Controversy – a prolonged public dispute, debate, or contention; disputation concerning a matter of opinion.
Everyone loves a controversy because it creates an interesting topic to debate, discuss and to share opinions.
Singaporeans are no different and perhaps even bigger controversy addicts albeit using pseudo names or nick names whilst getting engaged in such topics especially in public domains on the internet. This could of course, be because they are worried of the repercussions abound should they flout the law.
I for one, definitely love a controversy or to get involved in one simply because it is an avenue where one gets the opportunity to express views and dig deep into their brains to think critically.
Essentially, that’s how people grow intellectually to be wiser and learn more about themselves as they delve deeper into controversial topics because there will be others who’ll provide a totally different opinion compared to yours.
That’s how I probably got myself into trouble most of the time and even more so with how one of my blog entries made it into Straits Times, Berita Harian, xinmsn, Yahoo, Temasek Review, The Online Citizen, Singapore Democrats and many more.
But this isn’t about the outcome of my investigation which has been closed with a better than expected result. This is about how despite Singaporeans love being involved to get engaged in controversy, the government, unfortunately does not and nor will it allow topics of controversy to be widely discussed.
This is also the reason why most Singaporeans need a pseudo when making comments whereby they can be tracked.
The reason for the topic on controversy is simply because I’m watching the new season of ‘Singapore Talking’ and I can safely say that this season, it definitely isn’t about Singapore Talking. It’s a facade of Singapore, talking.
No longer aired ‘Live’, I’m sure, that’s perhaps the first reason why the host from the earlier season, good looking, Ashraf Safdar, is not the host any longer.
But here’s the bigger reason behind why the show isn’t aired ‘Live’ any longer.
When aired ‘Live’, comments made couldn’t be censored which meant that any critical argument will be heard, seen and possibly recorded to be replayed in it’s original content. Good for people watching who love controversy but not for people who are not in support of such topics being debated or discussed about.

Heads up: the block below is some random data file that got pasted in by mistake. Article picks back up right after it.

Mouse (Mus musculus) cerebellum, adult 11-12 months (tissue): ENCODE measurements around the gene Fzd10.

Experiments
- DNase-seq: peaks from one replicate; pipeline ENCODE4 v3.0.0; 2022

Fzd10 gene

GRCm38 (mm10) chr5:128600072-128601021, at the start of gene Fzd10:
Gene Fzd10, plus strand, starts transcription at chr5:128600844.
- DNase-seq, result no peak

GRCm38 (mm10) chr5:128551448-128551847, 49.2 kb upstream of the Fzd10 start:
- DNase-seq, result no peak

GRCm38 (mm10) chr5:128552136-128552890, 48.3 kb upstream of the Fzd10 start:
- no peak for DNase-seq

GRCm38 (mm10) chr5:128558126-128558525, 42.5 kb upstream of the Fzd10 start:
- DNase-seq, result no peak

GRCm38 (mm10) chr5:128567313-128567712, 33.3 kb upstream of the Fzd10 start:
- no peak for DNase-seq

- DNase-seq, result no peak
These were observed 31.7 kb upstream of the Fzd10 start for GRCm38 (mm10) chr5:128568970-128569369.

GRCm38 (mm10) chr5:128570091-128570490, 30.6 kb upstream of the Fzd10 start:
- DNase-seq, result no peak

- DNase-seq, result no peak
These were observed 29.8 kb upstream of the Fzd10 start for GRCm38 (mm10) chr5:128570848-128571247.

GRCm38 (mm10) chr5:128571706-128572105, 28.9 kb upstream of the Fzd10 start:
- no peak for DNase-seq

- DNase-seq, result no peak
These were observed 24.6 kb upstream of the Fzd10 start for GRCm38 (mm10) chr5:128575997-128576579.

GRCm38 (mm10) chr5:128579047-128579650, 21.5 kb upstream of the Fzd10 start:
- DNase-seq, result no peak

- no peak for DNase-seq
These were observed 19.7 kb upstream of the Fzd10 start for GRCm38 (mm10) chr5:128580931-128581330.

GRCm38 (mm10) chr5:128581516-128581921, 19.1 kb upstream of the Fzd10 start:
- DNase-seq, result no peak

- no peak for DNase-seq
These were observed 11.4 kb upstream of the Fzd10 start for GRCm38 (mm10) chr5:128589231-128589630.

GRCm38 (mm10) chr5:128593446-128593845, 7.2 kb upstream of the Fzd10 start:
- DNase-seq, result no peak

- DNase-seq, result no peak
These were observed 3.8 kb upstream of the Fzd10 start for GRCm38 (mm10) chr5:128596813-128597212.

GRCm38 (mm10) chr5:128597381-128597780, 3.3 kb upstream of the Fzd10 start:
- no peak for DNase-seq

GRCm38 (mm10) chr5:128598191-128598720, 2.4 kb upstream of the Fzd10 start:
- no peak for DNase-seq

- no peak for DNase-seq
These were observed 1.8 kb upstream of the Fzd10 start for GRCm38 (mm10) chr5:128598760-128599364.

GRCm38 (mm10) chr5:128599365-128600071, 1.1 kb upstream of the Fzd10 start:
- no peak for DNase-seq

Who am I talking about?
If you still don’t get my drift, it’s Media Development Authority (MDA), the overall organisation and authority in-charge of censorship in Singapore.
Ashraf, in the first season of Singapore Talking often discussed and debated about controversial topics heatedly and it was emotional and connected to the audience who was watching it including the guys who were also taken in by his good looks.
The new host, I can’t even remember her name, sounds so fake when she talks and she doesn’t or perhaps isn’t able to invoke the emotions of the viewers watching. She seems too relaxed and what’s worst, is that her topic of debate isn’t as controversial or she doesn’t have the capacity to lead the debate into something more controversial. This could be because of the many takes she’s had to make everytime the topic gets too heated or controversial.
I don’t blame the host because that probably isn’t her personality when she’s engaged in a debate.
It’s just unfortunate that everytime a good programme which invites controversy gets aired and receives substantially good reviews and ratings, MDA has to censor it because it needs to protect the interest of the government at the expense of the intellect of the people whom the government are asking to be creative.
Or perhaps to be creative only after you learn what needs to be censored.
Before Singapore Talking came to air, there was another great programme which allowed Singaporeans to debate with Ministers, ‘Why My Vote Matters’.
Here’s an episode where the debate is with Lee Kuan Yew himself